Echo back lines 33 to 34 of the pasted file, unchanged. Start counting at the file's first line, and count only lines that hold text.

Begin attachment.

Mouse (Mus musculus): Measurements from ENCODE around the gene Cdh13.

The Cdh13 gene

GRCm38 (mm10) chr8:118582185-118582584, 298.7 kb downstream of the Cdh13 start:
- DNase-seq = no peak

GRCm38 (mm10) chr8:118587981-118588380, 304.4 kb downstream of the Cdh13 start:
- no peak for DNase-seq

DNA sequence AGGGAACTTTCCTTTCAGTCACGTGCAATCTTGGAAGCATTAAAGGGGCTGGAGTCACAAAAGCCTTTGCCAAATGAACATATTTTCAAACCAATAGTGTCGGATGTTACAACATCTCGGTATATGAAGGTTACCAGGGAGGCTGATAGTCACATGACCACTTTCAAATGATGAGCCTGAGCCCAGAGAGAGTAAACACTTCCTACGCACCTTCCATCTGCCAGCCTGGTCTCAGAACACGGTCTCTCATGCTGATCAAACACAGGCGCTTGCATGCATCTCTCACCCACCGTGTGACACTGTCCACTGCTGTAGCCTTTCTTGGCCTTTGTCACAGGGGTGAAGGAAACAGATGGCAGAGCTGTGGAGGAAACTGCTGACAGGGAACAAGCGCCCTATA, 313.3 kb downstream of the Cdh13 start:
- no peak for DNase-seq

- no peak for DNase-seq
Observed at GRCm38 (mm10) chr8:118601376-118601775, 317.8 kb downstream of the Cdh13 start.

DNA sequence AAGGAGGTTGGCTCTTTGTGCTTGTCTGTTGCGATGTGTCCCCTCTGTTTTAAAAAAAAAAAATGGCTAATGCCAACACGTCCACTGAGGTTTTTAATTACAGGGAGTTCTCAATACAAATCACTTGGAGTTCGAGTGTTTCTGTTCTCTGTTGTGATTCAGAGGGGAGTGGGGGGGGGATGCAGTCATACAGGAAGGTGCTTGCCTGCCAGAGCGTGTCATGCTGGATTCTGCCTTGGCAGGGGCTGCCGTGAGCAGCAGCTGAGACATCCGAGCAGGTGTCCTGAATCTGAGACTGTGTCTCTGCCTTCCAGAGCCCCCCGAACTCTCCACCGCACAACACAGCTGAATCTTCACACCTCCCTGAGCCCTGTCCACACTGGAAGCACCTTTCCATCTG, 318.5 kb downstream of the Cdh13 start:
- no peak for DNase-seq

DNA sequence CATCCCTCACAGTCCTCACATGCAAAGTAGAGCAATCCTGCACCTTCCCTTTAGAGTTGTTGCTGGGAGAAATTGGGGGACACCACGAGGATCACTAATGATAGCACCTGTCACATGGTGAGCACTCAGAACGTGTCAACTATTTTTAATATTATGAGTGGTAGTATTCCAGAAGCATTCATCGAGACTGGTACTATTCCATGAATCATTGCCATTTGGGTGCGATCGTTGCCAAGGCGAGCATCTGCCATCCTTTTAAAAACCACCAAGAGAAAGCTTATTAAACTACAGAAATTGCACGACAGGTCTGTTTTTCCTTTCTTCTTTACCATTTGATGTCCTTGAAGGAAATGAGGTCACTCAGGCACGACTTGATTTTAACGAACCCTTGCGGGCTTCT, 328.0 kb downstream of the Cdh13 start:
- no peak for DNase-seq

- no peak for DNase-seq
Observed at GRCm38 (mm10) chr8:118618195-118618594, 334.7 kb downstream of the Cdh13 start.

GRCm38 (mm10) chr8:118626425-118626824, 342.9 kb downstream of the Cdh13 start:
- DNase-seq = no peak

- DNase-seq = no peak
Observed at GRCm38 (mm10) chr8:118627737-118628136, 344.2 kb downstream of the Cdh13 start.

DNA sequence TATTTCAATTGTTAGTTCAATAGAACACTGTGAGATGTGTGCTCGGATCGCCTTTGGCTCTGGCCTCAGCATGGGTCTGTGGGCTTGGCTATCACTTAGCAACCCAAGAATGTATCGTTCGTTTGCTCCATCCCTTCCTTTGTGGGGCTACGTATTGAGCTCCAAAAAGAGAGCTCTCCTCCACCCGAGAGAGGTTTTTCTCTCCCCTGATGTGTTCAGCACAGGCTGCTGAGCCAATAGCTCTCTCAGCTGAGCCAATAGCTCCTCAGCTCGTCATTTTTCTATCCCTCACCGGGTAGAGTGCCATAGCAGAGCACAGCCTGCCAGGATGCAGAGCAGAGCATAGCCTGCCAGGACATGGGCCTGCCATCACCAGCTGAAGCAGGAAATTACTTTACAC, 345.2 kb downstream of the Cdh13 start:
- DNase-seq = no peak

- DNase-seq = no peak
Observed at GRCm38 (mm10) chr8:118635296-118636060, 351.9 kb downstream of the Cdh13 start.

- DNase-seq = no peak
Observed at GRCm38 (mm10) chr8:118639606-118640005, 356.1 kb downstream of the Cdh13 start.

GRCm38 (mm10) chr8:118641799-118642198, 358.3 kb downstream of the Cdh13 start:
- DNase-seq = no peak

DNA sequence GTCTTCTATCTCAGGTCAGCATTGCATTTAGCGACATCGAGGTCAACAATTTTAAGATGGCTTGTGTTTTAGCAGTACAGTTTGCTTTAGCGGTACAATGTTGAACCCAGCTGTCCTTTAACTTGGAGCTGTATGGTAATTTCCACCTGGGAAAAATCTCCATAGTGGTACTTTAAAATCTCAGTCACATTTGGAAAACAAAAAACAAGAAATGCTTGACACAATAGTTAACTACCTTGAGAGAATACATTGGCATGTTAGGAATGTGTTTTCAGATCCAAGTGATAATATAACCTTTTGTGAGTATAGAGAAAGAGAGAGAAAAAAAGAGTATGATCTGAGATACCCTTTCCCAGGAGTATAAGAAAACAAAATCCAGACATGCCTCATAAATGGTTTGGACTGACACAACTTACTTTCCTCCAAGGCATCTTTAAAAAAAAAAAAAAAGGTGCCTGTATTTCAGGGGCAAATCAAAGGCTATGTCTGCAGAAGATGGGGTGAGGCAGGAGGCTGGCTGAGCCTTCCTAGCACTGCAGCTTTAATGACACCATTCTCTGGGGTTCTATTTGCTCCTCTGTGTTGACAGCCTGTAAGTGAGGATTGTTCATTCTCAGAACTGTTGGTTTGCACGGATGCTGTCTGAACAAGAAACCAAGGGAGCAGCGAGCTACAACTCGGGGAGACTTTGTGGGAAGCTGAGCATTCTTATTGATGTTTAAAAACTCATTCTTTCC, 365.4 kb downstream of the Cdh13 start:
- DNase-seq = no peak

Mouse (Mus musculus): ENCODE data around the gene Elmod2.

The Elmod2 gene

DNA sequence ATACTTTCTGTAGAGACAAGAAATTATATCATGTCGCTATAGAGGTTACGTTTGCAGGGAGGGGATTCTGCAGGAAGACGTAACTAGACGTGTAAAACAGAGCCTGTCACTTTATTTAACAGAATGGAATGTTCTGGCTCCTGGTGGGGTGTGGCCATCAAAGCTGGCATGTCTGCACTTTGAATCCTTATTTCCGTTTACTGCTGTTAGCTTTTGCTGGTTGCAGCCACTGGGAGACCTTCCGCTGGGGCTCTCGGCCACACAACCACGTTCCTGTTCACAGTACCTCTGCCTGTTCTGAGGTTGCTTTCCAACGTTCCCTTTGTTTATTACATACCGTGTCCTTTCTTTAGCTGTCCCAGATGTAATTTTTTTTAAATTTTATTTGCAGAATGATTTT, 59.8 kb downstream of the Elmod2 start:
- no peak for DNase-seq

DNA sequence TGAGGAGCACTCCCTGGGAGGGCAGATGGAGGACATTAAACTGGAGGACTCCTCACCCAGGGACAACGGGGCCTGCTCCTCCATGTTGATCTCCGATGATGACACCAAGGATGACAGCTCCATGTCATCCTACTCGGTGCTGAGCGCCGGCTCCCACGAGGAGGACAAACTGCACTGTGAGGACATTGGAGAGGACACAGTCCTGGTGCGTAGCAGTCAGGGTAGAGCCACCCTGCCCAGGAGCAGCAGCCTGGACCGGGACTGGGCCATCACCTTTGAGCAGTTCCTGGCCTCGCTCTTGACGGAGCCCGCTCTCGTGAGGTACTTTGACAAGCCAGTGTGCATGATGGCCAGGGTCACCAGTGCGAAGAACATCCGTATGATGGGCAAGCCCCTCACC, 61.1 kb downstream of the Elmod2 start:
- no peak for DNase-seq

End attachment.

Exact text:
DNA sequence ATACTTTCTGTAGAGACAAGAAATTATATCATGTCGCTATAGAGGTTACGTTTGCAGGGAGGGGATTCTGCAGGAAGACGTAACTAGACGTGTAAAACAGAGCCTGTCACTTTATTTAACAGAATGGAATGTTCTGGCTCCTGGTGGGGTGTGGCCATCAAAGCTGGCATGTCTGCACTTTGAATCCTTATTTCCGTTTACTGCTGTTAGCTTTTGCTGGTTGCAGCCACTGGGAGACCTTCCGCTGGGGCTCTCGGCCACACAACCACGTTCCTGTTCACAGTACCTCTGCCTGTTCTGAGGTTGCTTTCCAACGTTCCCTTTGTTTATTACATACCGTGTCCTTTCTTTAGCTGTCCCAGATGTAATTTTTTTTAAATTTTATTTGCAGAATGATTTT, 59.8 kb downstream of the Elmod2 start:
- no peak for DNase-seq